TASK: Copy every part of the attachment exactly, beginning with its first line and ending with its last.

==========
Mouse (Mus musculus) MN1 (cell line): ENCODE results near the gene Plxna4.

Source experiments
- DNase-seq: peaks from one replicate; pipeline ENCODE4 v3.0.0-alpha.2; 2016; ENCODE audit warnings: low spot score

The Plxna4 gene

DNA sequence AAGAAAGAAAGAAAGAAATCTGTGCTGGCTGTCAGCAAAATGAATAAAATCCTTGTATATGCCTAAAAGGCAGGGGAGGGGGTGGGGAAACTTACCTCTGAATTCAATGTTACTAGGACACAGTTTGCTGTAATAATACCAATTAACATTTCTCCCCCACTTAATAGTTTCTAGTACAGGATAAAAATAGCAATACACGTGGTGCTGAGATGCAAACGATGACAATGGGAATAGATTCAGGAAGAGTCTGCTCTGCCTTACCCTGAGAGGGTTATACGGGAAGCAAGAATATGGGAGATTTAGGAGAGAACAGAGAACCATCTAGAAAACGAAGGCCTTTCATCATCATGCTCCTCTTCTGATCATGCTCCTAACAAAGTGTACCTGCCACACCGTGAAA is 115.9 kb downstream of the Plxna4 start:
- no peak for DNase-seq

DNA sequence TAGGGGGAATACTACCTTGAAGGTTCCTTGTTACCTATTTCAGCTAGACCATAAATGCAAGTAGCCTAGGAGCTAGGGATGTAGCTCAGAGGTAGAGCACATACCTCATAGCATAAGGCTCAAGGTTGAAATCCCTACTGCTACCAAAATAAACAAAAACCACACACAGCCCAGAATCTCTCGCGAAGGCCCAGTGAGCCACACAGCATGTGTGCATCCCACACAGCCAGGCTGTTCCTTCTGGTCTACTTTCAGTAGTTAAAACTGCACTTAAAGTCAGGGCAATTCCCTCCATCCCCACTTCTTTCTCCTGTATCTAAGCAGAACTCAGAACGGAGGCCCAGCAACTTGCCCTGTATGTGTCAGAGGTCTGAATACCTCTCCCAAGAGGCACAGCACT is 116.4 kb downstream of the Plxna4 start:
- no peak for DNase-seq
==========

Mouse (Mus musculus) MN1 (cell line): ENCODE results near the gene Plxna4.

Source experiments
- DNase-seq: peaks from one replicate; pipeline ENCODE4 v3.0.0-alpha.2; 2016; ENCODE audit warnings: low spot score

The Plxna4 gene

DNA sequence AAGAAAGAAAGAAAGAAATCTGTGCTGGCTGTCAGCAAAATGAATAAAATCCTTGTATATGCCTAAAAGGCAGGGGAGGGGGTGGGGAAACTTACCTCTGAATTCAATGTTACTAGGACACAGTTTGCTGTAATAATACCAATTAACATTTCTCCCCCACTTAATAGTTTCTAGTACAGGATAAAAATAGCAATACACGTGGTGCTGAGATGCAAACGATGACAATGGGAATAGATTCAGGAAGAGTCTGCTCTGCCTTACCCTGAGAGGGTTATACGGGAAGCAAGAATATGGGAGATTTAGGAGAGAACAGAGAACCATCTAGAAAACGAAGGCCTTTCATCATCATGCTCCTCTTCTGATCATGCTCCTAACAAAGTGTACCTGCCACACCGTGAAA is 115.9 kb downstream of the Plxna4 start:
- no peak for DNase-seq

DNA sequence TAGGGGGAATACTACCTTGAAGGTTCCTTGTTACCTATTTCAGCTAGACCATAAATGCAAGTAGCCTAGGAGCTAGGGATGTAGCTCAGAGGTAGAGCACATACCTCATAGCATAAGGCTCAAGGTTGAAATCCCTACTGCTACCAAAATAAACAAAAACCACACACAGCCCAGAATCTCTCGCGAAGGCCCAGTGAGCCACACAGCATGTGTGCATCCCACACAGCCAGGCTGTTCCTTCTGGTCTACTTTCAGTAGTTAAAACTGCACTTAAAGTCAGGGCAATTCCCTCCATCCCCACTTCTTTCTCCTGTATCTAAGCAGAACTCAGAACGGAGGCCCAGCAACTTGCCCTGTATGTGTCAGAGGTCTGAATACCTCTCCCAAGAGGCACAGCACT is 116.4 kb downstream of the Plxna4 start:
- no peak for DNase-seq